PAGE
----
The Bumpy Road Ahead for Consumer Credit

Credit behavior in the US is already changing on account of covid-19. In a May report, the Consumer Financial Protection Bureau found:


"..between the first and last week of March, auto loan inquiries dropped by 52 percent, new mortgage inquiries dropped by 27 percent, and revolving credit card inquiries declined by 40 percent compared to usual patterns."

Though it’s too early to establish a trend from one month’s worth of data, a permanent constriction in consumer and small business credit on the scale of the 2008-2009 financial crisis or greater is a real risk.


In the coming months, how demand- and supply-side credit trends interplay will determine how accessible credit becomes. Here are the trends to watch:


\\ 3 demand-side trends to watch: personal income, government transfers, and consumer spending \\


Personal income: a record 20.5 million Americans lost their jobs in April. The 8-week total in new unemployment claims is 36.5 million, showing Depression-level damage to labor markets. Whether this shock proves temporary or lingers will determine the level of demand for personal credit to make up for income reduction, the ability for households to service existing debts, and the ability for lenders to underwrite people for new loans based on ability-to-repay principles.


Government transfers: the CARES Act provides both a $1,200 one-time stimulus check and $600 per week on top of state unemployment benefits - including gig workers and self-employed contractors for the very first time. For many workers, these transfers will be larger than their previous take-home salary. Whether these government transfers represent a one-time bump or a permanent income source will weigh heavily on household finances.


Consumer spending: Spending is down overall, though particularly for categories which often coincide with strong demand for credit. Auto purchases, for example, are down by 49% in April compared to February. Consumer confidence is currently down by 25% in 2 months, its lowest since 2011. Even for consumers with income, whether people feel confident will weigh on whether wallets open for big ticket items, often aided by credit, or wait.



\\ 3 supply-side trends to watch: delinquency rates, interest rates, and bank solvency \\


Delinquency rates: a representation of consumer risk, delinquency and forbearance rates over the coming months are expected to rise. Already 4 million homeowners, representing 7.9% of all mortgages, have delayed mortgage payments. Higher levels of non-payment rates risks a lower supply of credit overall.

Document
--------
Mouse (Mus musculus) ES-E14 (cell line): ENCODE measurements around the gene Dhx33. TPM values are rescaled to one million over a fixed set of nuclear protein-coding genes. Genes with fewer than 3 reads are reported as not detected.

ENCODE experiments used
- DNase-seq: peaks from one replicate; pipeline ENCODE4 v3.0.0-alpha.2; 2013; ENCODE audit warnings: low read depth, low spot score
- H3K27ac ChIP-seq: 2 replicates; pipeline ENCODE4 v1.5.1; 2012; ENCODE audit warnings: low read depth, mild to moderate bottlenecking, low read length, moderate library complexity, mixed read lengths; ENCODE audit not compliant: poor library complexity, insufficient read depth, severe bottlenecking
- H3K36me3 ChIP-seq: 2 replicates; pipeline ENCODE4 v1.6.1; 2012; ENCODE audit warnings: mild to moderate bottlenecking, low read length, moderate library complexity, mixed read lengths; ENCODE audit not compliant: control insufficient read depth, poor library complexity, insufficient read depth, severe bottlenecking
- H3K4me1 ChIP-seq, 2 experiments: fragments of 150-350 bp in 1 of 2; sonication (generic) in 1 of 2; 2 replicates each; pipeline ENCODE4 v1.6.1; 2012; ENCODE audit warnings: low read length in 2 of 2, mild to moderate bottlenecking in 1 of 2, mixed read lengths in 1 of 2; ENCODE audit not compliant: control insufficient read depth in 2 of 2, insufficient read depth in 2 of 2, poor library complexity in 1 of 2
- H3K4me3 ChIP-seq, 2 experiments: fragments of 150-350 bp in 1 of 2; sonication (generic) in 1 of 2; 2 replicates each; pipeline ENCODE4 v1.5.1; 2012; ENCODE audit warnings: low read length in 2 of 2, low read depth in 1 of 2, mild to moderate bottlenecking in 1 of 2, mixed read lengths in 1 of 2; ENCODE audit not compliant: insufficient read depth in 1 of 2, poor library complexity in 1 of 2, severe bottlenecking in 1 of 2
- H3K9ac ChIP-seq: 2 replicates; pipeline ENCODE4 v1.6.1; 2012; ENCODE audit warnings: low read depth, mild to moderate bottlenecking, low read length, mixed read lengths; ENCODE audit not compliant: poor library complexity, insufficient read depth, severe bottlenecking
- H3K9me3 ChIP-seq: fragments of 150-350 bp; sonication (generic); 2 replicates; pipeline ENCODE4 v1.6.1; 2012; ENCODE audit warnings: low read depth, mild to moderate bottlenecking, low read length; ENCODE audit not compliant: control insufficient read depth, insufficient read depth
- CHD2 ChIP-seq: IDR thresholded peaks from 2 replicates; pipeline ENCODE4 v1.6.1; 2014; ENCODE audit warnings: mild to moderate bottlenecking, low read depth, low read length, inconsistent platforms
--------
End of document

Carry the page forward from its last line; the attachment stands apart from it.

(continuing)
Market interest rates: the Federal Reserve has unleashed a massive injection of liquidity into the economy, including cutting its benchmark interest rate to 0%. These programs are beginning to take effect for consumers with 30-year mortgage rates falling to 3.40%, a record low. Likewise, rates on high-yield savings accounts have also fallen. How fast and the level to which interest rate shifts filter to consumers through banks and markets will influence how expensive credit becomes.


Bank solvency: US banks entered the crisis well-capitalized. Further, the Federal Reserve has an establish playbook from the previous 2008-2009 financial crisis that it is redeploying to support smooth functioning of financial markets. However, the deeper and longer the current crisis, the more vulnerable lenders and banks become. Increases in solvency risks will result in contractions in credit availability as banks hoard capital.


Together, the price of credit is determined in large part by credit, market, and solvency risks. While market interest rates present a downward trend, consumer and solvency risks represent an upward force on credit prices and availability.



The Most Likely Scenarios


How will these forces play out? Here are 3 scenarios, from worst to best case:


1. A downward spiral as uncertainty and bankruptcies mount, impairing credit access

The adverse shocks to households and small businesses compound and metastasize into something far larger - a financial crisis triggered by a wave of defaults affecting the solvency of banks and other lenders. Current likelihood = low.



2. Prolonged pandemic and slow recovery leads to lower credit availability

Though the crisis becomes contained and bank solvency risks averted, unemployment nonetheless remains elevated and the Congress is divided on further stimulus and financial support for households. This depresses income, raises delinquency rates, and impairs the ability for consumers to service debt, leading to lower overall credit availability, particularly for subprime consumers. However, whereas in 2008-2009, credit contractions left subprime, thin-file, and other often overlooked borrowers without credit access, fintechs step in where other lenders retrench to keep credit flowing. Current likelihood = high.



3. Rapid recovery brought about by strong government action leads to normalized credit markets

The initial shock to the labor market subsides as the pandemic and economic shock fade on account of strong government action on testing and stimulus. The Federal Reserve keeps credit and money flowing, allowing for credit markets to remain healthy. Current likelihood = low.



Overall, we are in for a bumpy ride in consumer credit. It seems that the worst-case scenarios have been averted; although, the chances of a V-shaped recovery also seem more slim. Most likely, we will see a replay of 2008-2009 where banks and other institutional players retrench as fintechs expand and serve populations in need.


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